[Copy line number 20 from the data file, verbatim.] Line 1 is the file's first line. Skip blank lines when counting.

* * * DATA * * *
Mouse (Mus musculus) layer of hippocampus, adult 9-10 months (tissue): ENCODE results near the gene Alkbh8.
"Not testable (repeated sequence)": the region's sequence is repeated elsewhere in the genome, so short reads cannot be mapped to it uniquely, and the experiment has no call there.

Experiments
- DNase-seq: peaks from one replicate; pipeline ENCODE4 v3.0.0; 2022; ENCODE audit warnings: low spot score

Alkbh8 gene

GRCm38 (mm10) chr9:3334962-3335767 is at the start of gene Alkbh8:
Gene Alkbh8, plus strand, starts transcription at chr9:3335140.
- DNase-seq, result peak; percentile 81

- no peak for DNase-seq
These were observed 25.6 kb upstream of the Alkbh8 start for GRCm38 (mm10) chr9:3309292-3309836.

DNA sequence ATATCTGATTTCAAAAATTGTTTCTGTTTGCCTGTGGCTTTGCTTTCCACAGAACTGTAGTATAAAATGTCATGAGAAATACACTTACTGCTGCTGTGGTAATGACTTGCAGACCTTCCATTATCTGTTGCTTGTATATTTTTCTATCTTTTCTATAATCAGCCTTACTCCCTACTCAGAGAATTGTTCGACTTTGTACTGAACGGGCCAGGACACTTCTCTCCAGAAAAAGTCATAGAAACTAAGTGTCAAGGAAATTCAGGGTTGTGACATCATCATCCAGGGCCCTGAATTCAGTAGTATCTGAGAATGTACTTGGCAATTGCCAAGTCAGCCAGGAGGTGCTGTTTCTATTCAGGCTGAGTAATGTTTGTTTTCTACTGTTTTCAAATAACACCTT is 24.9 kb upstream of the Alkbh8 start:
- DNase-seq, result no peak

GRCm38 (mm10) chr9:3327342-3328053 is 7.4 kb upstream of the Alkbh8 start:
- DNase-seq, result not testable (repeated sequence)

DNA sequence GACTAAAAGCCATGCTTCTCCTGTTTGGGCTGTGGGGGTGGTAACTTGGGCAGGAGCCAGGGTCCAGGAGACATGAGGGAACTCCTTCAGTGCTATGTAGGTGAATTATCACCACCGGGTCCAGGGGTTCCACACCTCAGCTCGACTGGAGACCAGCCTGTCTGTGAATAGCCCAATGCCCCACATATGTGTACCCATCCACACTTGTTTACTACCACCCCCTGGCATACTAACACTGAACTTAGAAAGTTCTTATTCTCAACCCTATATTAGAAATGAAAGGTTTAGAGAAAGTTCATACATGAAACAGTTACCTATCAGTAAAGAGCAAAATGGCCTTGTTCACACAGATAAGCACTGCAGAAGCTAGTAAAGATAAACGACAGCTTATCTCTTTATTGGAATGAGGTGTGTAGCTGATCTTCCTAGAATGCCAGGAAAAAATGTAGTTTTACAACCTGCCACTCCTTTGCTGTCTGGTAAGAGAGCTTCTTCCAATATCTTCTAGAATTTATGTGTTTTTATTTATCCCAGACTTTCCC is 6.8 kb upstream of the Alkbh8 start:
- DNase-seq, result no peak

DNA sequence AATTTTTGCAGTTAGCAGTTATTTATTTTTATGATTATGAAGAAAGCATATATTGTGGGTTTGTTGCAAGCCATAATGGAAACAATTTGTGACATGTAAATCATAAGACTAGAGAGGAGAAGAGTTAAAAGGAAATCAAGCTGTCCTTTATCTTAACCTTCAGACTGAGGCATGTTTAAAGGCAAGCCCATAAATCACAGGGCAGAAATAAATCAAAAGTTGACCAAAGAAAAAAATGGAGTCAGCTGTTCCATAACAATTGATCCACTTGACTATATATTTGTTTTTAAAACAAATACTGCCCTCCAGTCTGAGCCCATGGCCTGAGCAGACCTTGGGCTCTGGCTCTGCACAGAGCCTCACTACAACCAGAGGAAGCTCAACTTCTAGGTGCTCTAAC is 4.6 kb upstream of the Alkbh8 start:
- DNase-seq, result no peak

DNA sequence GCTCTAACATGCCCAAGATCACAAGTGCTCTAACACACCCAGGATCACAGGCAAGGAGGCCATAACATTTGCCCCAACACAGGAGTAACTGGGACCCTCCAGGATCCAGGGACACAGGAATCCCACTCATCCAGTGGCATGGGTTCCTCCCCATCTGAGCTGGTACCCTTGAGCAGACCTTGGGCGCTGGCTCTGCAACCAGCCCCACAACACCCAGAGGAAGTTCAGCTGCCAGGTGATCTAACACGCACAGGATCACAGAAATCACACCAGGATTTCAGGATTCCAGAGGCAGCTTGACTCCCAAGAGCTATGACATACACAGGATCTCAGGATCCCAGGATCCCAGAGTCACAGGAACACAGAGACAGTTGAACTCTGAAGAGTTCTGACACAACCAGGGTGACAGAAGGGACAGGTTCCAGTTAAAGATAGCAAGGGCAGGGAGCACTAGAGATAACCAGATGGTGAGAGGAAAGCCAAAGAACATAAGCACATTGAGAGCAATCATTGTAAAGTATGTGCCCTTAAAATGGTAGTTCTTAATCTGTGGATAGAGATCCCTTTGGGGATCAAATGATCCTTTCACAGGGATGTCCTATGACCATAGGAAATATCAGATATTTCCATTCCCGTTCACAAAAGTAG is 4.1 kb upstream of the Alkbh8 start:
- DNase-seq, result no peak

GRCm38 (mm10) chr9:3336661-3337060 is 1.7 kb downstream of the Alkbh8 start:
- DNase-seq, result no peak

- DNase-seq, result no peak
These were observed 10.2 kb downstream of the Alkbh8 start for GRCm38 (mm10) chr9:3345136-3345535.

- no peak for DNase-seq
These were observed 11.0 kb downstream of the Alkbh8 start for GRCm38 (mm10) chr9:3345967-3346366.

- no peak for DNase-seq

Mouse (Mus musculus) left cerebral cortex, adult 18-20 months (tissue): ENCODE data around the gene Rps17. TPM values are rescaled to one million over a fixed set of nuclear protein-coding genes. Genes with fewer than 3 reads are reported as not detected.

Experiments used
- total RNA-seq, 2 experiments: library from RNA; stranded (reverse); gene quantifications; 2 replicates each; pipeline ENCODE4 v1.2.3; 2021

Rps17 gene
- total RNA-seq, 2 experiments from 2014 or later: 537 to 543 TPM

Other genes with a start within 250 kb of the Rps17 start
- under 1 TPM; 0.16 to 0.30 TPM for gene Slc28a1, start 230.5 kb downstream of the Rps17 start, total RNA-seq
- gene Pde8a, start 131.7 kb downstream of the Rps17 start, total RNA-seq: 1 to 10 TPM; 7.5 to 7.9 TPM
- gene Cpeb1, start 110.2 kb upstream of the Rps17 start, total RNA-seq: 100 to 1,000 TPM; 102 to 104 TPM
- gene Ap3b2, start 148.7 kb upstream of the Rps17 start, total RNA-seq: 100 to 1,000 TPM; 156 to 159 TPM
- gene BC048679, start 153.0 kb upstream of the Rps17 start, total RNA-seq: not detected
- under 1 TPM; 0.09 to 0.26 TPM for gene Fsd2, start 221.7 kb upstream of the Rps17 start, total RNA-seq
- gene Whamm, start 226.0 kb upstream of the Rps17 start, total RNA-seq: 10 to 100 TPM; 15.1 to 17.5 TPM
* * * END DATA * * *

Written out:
- DNase-seq, result no peak